Throughout the history of mankind, fire has played a role as both an ally and an enemy of man. Thanks to it, a great number of advances and inventions have been possible that have meant an improvement in the development of humanity.
However, we cannot ignore the danger of this one. Because it is poorly controlled, it can be deadly, hence the fear it arouses among people. However, when this fear becomes excessive we may be faced with a case of arsonphobia .
Related article: “The 15 rarest phobias that exist”
What is arsonphobia?
Among the long list of specific phobias that exist, arsonophobia is that anxiety disorder in which the person experiences a pathological fear of fire or fires . This phobia can also be known as pyrophobia .
As with all other specific anxiety disorders, when people with arson phobia face or think they must face the feared stimulus, a series of reactions, both physical and psychological, are initiated that are characteristic of very high states of stress and anxiety.
It is understandable that a person may experience some degree of fear in the presence of fire and even more so in the face of a fire, this is considered a normal and adaptive fear, which appears as a survival response. However, if this response is generalised to any situation and is disproportionate it may be considered as a specific phobia, specifically arsonophobia .
How do you distinguish it from a normative fear?
There are a number of specific characteristics that allow us to differentiate between a habitual reaction or response to a danger and a pathological phobia or fear. To do this, we must take into account what consequences or direct effects this fear has on the person’s day-to-day life.
Therefore, in cases where the person suffers from arsonphobia, he or she will experience strong anxiety reactions to the appearance of the phobic or aversive stimulus; in this case, fire. In addition, it is very possible that this fear will cause interference in carrying out a normal life, so it is always advisable to consult a professional psychologist.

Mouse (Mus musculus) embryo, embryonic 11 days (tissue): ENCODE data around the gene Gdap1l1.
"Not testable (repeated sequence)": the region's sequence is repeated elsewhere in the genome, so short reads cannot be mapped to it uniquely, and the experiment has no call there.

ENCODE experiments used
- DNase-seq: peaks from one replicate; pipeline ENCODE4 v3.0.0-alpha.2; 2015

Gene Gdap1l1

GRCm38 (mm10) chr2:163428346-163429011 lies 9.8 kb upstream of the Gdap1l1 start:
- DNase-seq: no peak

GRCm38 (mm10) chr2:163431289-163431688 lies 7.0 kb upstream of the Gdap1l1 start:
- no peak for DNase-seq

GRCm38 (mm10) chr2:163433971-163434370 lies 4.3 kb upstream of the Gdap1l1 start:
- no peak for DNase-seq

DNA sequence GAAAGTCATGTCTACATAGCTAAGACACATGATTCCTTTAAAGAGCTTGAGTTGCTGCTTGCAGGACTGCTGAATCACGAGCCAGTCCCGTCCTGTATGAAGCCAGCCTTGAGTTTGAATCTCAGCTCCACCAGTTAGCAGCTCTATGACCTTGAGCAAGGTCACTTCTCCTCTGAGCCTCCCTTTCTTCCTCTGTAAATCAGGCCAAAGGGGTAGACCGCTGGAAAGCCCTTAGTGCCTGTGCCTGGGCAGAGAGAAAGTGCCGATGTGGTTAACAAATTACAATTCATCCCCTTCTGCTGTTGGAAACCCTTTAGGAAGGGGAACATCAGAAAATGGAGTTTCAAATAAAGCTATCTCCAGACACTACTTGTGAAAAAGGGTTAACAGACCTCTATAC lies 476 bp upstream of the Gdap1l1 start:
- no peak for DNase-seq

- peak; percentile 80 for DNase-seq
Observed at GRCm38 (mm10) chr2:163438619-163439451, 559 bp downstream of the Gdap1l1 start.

Finally, it is necessary to take into account a series of requirements and qualities of fear disorders, which serve to define the phobia and enable its diagnosis. These qualities are the following.
1. It is a disproportionate fear
One of the features that differentiates a natural fear from a disproportionate fear is that in arsonphobia the sensation of fear experienced is completely disproportionate to the real threat posed by the phobic stimulus.
In this case, the person may overreact to the perception of a burning match or even to a lit kitchen stove.
2. It is irrational
Subjects with arsonphobia are absolutely unable to find a reasonable and justified explanation for their fear reactions . To the extent that, in many cases, the person is perfectly aware that the stimulus is not dangerous in itself but is still unable to prevent the anxiety response from appearing.
3. It is uncontrollable
Finally, the third defining characteristic of a phobic fear is that this fear is absolutely uncontrollable for the person with arsonphobia. This means that the person cannot avoid the appearance of anxiety and fear reactions, nor can he or she control them while experiencing them.
Since arsonphobia is one of the specific phobias listed, its symptomatology is very similar to the rest of the pathological fears of this type . The clinical picture is distinguished by its anxious nature and appears every time the person faces or thinks about situations related to fire or fires.
This clinical picture is classified into physical symptoms, cognitive symptoms and behavioral symptoms; which usually appear automatically and suddenly, and only disappear when the person has managed to escape or avoid the phobic stimulus.